'There is no art in turning a goddess into a witch, a virgin into a whore, but the opposite operation, to give dignity to what has been scorned, to make the degraded desirable, that calls for art or character'. -Johann Wolfgang von Goethe

John Garfield and Lana Turner as Frank Chambers and Cora Smith in "The Postman Always Rings Twice" (1946)

"Then I saw her. She had been out back, in the kitchen, but she came in to gather up my dishes. Except for the shape, she really wasn't any raving beauty, but she had a sulky look to her, and her lips stuck out in a way that made me want to mash them in for her". -"The Postman Always Rings Twice" (James M. Cain)

Lana Turner and John Garfield on the beach during the filming of "The Postman Always Rings Twice" (1946)

"In his essay “Body and Soul”, Leger Grindon identifies four fundamental conflicts that operate throughout the genre: body against soul, opportunity against difference, market values against family values, and anger against justice. These can be further reduced into a single fundamental conflict between the illusory goals a character is led to believe he wants, such as virility, opulence, and the respect of his peers on the one hand, and the goals the character actually needs to fulfill to be happy such as love, stability, and respect for himself on the other.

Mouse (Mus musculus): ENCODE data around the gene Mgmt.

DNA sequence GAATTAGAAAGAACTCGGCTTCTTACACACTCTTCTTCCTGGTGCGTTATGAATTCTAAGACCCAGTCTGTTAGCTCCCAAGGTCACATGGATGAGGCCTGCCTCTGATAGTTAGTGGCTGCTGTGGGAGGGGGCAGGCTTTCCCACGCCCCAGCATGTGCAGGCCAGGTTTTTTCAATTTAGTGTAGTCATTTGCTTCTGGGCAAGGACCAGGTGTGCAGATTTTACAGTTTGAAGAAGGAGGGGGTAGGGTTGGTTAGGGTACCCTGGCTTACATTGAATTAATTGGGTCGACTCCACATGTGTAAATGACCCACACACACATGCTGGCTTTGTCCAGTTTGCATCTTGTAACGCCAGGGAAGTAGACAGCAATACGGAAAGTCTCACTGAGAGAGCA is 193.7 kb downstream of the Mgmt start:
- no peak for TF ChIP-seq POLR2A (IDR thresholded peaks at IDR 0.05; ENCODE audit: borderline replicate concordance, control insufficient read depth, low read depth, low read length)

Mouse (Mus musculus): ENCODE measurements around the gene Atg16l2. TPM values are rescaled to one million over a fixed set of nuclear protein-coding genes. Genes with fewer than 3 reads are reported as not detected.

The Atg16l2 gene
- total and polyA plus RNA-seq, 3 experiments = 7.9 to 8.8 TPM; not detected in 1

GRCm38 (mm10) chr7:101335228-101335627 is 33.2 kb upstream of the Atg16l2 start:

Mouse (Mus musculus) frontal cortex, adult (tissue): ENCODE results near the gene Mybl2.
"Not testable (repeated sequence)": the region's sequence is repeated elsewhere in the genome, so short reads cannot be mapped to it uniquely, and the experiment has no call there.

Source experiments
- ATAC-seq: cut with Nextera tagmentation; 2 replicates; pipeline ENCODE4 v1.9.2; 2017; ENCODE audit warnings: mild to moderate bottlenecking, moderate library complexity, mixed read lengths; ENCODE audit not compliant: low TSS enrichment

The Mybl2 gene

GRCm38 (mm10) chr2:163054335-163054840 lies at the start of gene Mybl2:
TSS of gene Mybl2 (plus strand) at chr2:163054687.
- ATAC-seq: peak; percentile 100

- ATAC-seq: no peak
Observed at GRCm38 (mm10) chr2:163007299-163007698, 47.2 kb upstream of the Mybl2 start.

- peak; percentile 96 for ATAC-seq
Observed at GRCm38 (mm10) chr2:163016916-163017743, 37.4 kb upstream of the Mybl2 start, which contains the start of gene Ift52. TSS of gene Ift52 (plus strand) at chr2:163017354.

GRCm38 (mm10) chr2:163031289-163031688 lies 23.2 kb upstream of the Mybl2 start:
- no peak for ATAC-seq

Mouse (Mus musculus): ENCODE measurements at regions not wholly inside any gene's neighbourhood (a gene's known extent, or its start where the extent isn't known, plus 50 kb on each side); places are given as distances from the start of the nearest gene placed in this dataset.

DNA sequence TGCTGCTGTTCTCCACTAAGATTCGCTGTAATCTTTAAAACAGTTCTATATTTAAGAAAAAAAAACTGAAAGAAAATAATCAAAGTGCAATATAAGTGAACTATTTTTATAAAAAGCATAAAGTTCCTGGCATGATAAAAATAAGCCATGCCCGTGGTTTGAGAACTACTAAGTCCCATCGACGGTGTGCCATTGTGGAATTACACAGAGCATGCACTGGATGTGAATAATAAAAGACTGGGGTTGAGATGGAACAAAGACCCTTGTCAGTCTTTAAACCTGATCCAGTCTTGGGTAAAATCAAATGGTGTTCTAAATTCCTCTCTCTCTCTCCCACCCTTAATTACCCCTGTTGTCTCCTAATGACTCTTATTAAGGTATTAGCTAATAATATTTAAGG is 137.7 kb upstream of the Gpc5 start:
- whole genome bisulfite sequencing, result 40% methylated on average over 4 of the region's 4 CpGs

The parallels between film and boxing go back to the creation of the medium of motion pictures. One of Edison’s most popular exhibitions shown on his kinetoscope was footage of a sparring match between two prize fighters. Movie spectatorship and sports spectatorship are both forms of mass entertainment historically associated with the working class.

Hazel Brooks and Lilli Palmer, lust and love interests of John Garfield in "Body & Soul" (1947).

During Charley’s first championship bout Alice cheers him on ferociously as Peg shrinks away from the violence of the ring. By his last fight they have switched roles, and it is Alice who cringes and Peg who cheers as they both realize that he intends to renege on his arrangement to throw the fight.

Joyce Carol Oates, while ruminating on the misdirection of the protagonist’s aggression in the typical boxing film, notes that “The boxer faces an opponent who is a dream-distortion of himself”. Charley, and the audience with him, ultimately turns his back on the illusory promises of wealth and status and instead re-embraces the laudable goal of taking control of his own destiny and taking simple pride in his own skill.